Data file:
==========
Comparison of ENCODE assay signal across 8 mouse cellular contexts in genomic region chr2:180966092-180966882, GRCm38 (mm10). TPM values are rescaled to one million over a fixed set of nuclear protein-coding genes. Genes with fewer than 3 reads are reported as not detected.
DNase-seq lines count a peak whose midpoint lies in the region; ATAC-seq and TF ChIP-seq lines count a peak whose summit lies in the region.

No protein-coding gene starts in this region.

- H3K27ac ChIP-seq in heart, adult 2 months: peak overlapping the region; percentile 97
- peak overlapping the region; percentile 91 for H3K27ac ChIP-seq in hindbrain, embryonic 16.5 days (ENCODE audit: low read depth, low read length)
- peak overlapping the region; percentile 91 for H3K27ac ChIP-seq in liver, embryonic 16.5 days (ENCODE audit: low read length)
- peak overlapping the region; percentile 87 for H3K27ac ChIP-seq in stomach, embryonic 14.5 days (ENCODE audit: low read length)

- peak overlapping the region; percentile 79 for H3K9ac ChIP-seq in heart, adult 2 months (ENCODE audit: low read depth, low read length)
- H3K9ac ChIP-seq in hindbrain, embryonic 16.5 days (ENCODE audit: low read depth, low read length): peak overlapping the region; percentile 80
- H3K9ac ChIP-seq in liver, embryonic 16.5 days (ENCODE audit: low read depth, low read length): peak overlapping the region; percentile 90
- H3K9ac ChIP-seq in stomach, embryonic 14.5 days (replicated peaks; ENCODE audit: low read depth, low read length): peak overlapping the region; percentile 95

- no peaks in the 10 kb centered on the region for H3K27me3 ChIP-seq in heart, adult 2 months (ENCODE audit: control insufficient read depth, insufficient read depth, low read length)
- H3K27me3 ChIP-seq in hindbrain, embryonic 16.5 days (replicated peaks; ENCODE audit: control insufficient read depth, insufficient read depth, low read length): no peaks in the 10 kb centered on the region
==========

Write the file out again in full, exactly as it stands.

Comparison of ENCODE assay signal across 8 mouse cellular contexts in genomic region chr2:180966092-180966882, GRCm38 (mm10). TPM values are rescaled to one million over a fixed set of nuclear protein-coding genes. Genes with fewer than 3 reads are reported as not detected.
DNase-seq lines count a peak whose midpoint lies in the region; ATAC-seq and TF ChIP-seq lines count a peak whose summit lies in the region.

No protein-coding gene starts in this region.

- H3K27ac ChIP-seq in heart, adult 2 months: peak overlapping the region; percentile 97
- peak overlapping the region; percentile 91 for H3K27ac ChIP-seq in hindbrain, embryonic 16.5 days (ENCODE audit: low read depth, low read length)
- peak overlapping the region; percentile 91 for H3K27ac ChIP-seq in liver, embryonic 16.5 days (ENCODE audit: low read length)
- peak overlapping the region; percentile 87 for H3K27ac ChIP-seq in stomach, embryonic 14.5 days (ENCODE audit: low read length)

- peak overlapping the region; percentile 79 for H3K9ac ChIP-seq in heart, adult 2 months (ENCODE audit: low read depth, low read length)
- H3K9ac ChIP-seq in hindbrain, embryonic 16.5 days (ENCODE audit: low read depth, low read length): peak overlapping the region; percentile 80
- H3K9ac ChIP-seq in liver, embryonic 16.5 days (ENCODE audit: low read depth, low read length): peak overlapping the region; percentile 90
- H3K9ac ChIP-seq in stomach, embryonic 14.5 days (replicated peaks; ENCODE audit: low read depth, low read length): peak overlapping the region; percentile 95

- no peaks in the 10 kb centered on the region for H3K27me3 ChIP-seq in heart, adult 2 months (ENCODE audit: control insufficient read depth, insufficient read depth, low read length)
- H3K27me3 ChIP-seq in hindbrain, embryonic 16.5 days (replicated peaks; ENCODE audit: control insufficient read depth, insufficient read depth, low read length): no peaks in the 10 kb centered on the region